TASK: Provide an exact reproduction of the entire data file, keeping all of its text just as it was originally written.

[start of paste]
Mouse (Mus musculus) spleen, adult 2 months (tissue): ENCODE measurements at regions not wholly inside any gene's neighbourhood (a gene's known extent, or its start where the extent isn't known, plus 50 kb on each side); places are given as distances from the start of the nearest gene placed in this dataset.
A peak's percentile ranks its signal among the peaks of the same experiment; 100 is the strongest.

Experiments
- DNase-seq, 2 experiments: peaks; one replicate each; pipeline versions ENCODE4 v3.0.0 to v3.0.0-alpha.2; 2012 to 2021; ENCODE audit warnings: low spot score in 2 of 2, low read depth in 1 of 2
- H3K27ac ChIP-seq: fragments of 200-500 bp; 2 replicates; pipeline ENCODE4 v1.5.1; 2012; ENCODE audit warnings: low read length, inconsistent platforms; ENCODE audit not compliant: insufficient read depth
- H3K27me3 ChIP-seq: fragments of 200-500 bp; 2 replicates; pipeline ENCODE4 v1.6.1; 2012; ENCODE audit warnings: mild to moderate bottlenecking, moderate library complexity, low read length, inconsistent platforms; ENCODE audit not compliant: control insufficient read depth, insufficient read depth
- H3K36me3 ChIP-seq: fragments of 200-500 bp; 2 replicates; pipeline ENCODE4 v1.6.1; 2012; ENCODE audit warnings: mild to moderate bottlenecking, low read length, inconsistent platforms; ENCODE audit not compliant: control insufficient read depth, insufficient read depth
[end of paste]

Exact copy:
Mouse (Mus musculus) spleen, adult 2 months (tissue): ENCODE measurements at regions not wholly inside any gene's neighbourhood (a gene's known extent, or its start where the extent isn't known, plus 50 kb on each side); places are given as distances from the start of the nearest gene placed in this dataset.
A peak's percentile ranks its signal among the peaks of the same experiment; 100 is the strongest.

Experiments
- DNase-seq, 2 experiments: peaks; one replicate each; pipeline versions ENCODE4 v3.0.0 to v3.0.0-alpha.2; 2012 to 2021; ENCODE audit warnings: low spot score in 2 of 2, low read depth in 1 of 2
- H3K27ac ChIP-seq: fragments of 200-500 bp; 2 replicates; pipeline ENCODE4 v1.5.1; 2012; ENCODE audit warnings: low read length, inconsistent platforms; ENCODE audit not compliant: insufficient read depth
- H3K27me3 ChIP-seq: fragments of 200-500 bp; 2 replicates; pipeline ENCODE4 v1.6.1; 2012; ENCODE audit warnings: mild to moderate bottlenecking, moderate library complexity, low read length, inconsistent platforms; ENCODE audit not compliant: control insufficient read depth, insufficient read depth
- H3K36me3 ChIP-seq: fragments of 200-500 bp; 2 replicates; pipeline ENCODE4 v1.6.1; 2012; ENCODE audit warnings: mild to moderate bottlenecking, low read length, inconsistent platforms; ENCODE audit not compliant: control insufficient read depth, insufficient read depth